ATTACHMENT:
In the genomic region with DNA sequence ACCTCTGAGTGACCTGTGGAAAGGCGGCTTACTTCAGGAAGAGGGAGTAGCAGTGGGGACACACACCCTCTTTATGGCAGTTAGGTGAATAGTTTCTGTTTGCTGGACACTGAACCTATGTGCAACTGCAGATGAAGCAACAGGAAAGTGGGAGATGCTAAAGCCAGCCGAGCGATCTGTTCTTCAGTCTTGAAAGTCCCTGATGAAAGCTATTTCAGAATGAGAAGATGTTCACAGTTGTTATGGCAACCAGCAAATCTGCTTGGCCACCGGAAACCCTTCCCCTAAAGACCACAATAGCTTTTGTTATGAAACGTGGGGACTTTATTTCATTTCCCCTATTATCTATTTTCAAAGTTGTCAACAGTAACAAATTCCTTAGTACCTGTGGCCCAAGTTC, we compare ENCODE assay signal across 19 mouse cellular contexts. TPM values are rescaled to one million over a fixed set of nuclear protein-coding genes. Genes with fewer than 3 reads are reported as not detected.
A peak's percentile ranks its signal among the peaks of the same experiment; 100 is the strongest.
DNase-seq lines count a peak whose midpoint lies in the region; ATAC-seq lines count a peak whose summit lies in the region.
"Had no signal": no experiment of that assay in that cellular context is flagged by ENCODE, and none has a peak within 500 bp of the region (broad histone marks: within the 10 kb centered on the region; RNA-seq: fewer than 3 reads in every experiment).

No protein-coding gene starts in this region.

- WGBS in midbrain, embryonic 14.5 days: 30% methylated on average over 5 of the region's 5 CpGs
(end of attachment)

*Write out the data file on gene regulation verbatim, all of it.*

In the genomic region with DNA sequence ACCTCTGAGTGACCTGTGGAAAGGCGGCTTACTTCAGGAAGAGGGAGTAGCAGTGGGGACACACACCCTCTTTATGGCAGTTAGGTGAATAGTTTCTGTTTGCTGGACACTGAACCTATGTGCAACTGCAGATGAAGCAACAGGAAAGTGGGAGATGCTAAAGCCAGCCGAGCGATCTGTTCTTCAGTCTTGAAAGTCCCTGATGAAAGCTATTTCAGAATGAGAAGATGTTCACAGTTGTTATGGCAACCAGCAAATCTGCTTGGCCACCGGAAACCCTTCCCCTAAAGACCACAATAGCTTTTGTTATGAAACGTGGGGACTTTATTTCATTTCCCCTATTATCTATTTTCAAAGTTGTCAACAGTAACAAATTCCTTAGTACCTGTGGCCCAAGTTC, we compare ENCODE assay signal across 19 mouse cellular contexts. TPM values are rescaled to one million over a fixed set of nuclear protein-coding genes. Genes with fewer than 3 reads are reported as not detected.
A peak's percentile ranks its signal among the peaks of the same experiment; 100 is the strongest.
DNase-seq lines count a peak whose midpoint lies in the region; ATAC-seq lines count a peak whose summit lies in the region.
"Had no signal": no experiment of that assay in that cellular context is flagged by ENCODE, and none has a peak within 500 bp of the region (broad histone marks: within the 10 kb centered on the region; RNA-seq: fewer than 3 reads in every experiment).

No protein-coding gene starts in this region.

- WGBS in midbrain, embryonic 14.5 days: 30% methylated on average over 5 of the region's 5 CpGs